In a related area, you may have discovered the intonation graphs I have on the site. These are not there to sell you on a brand or discourage you from a brand. They are my honest take on how well in tune each horn plays. I have a long process I use to try to build non-biased numbers, and I feel what I show you is accurate, especially regarding the relative sharpness/flatness of different notes. The amount they are sharp or flat may vary with the player, but in almost all cases if I find a note is sharp, you will not find that it is flat.


I don't have all brands represented in the graphs simply because I have not had sufficient "quality time" with other brands to be sure I could produce accurate graphs. But the ones that are there are as accurate as I could make them. The Besson Sovereign graph, for example, was made when I played a Besson Sovereign. I shared the results with the company's designers so they could have more information about their design. In fact, I have shared most of these graphs with the corresponding companies to help them improve the breed. I feel it's better for all of us when each company gets better; competition drives improvement!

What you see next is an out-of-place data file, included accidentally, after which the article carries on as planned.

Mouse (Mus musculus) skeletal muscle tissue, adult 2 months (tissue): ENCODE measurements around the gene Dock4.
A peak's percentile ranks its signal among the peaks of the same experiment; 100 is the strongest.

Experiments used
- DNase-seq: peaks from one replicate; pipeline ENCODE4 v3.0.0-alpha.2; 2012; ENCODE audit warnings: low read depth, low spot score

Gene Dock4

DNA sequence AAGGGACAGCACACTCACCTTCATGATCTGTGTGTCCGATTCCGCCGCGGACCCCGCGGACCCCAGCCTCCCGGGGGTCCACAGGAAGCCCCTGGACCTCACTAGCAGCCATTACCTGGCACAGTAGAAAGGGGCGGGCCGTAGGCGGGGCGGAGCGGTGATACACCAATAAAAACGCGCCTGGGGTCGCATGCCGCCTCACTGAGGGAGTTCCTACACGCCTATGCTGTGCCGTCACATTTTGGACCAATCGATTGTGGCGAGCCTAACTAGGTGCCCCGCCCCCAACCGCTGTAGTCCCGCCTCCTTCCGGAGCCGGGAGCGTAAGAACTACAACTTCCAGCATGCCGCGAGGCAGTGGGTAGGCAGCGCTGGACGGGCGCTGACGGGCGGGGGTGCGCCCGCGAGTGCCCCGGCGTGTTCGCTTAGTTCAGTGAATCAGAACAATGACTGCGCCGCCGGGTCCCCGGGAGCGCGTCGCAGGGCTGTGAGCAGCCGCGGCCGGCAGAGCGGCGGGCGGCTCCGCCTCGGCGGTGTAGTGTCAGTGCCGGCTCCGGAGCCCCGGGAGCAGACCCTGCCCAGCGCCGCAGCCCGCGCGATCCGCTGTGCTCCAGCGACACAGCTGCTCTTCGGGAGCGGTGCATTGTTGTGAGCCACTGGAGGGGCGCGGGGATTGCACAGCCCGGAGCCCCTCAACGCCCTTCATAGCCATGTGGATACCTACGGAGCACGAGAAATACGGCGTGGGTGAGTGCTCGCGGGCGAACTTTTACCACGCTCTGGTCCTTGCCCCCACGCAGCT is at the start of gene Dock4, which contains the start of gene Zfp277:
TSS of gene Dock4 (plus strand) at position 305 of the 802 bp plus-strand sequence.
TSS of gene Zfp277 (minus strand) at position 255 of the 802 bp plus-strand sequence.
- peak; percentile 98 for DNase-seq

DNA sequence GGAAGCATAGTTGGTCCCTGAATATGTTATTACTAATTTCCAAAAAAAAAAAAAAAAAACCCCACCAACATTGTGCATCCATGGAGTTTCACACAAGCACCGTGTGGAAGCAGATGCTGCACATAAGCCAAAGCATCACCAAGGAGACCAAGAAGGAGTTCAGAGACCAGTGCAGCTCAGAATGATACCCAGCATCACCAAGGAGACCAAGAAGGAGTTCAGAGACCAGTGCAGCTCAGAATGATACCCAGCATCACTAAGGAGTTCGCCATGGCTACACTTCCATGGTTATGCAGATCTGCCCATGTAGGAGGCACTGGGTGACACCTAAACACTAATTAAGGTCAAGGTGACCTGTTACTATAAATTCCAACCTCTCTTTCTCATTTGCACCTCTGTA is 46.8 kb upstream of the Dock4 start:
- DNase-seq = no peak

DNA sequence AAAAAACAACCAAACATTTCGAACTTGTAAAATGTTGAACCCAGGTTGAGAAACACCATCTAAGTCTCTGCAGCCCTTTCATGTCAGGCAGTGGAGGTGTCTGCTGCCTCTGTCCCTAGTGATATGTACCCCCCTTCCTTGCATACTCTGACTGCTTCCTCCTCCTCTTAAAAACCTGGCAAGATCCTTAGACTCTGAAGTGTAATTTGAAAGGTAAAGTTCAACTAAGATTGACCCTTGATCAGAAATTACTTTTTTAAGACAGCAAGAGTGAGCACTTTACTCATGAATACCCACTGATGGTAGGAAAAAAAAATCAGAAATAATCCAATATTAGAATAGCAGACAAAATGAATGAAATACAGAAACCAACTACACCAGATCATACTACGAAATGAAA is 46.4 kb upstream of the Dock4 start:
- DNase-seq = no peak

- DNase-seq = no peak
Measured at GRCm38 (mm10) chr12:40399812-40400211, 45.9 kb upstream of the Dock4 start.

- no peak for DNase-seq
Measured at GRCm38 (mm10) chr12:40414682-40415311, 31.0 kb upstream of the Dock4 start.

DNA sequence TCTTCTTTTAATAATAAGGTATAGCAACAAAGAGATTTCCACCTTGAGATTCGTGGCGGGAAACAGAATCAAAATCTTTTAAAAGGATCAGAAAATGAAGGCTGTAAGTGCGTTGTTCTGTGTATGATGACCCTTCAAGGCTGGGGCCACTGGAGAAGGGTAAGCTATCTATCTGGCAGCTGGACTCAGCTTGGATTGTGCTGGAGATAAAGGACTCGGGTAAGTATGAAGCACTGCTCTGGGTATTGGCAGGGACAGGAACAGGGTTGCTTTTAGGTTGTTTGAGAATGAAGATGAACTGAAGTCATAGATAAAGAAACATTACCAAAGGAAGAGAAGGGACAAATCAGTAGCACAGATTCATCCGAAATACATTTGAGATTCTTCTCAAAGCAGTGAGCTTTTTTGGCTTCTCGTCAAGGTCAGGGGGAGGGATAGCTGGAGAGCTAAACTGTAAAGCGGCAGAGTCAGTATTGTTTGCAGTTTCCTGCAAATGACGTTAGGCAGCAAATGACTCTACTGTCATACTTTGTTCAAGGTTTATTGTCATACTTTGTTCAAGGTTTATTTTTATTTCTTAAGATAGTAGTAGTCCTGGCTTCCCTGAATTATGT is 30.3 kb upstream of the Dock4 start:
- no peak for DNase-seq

But back to the main topic!
  • You should never buy a horn on just one player's endorsement unless you have absolutely no chance to try horns yourself.
  • You should not assume your favorite player will have the best opinion for your needs in a horn.
  • You should not assume that a player's opinion is hopelessly tainted because of their endorsement arrangement.
  • You should not necessarily think you must be wrong if you like a different horn than one recommended to you by someone you respect. You are the one who will be playing it and your opinions are probably perfectly valid.
Regardless of the likelihood of encountering a bias here and there, talk to lots of people and gather lots of opinions. The most valuable "take-away" of these conversations is that you will get some ideas of the kind of things to look and listen for.